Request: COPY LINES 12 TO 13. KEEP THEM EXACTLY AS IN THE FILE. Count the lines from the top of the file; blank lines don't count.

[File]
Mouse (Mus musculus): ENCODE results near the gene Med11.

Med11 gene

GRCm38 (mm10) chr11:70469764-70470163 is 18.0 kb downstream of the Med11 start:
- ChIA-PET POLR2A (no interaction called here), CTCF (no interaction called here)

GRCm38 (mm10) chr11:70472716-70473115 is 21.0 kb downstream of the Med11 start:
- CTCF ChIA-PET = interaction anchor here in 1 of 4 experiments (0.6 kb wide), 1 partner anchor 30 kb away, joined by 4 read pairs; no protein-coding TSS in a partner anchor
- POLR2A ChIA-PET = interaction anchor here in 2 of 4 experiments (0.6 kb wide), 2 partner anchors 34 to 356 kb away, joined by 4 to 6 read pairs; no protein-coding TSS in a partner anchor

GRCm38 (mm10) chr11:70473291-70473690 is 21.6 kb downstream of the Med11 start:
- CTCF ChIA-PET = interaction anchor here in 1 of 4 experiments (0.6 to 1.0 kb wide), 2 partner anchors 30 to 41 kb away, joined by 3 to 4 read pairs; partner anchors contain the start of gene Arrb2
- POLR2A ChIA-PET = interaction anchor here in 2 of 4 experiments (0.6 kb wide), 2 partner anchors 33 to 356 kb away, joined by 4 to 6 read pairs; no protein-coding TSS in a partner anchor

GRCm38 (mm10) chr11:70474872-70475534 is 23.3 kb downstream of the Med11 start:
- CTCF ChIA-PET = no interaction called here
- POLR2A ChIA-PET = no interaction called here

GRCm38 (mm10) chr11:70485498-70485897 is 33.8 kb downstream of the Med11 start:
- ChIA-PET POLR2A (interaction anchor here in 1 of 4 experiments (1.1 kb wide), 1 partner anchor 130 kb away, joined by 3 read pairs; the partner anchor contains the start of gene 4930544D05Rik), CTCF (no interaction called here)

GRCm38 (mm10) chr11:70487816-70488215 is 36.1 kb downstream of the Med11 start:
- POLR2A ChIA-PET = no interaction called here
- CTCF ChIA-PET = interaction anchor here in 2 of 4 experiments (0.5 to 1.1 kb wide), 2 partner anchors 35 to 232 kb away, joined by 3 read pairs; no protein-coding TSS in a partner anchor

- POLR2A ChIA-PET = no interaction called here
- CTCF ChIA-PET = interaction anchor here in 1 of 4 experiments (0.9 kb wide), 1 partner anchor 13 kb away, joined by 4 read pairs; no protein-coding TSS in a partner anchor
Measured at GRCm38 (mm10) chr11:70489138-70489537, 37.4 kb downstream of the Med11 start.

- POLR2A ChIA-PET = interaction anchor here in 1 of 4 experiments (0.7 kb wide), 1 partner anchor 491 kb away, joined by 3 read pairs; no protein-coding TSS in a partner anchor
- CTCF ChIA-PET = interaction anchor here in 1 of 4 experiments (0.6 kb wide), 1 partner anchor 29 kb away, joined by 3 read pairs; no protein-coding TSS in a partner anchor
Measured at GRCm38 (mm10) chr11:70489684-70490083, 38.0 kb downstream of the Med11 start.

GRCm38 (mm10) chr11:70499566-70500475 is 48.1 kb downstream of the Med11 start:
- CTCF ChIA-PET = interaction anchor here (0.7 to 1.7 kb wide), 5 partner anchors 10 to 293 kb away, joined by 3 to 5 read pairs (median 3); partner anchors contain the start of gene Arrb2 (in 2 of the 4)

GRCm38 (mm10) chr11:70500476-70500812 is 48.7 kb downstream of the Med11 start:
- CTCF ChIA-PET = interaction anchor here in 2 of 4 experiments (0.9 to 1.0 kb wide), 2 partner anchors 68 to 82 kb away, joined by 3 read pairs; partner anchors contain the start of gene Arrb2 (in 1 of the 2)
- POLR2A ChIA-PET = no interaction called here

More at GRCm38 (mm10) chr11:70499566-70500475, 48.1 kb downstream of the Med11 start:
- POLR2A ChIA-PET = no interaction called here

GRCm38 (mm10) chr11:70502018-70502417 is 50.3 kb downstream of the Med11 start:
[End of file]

- CTCF ChIA-PET = no interaction called here
- POLR2A ChIA-PET = no interaction called here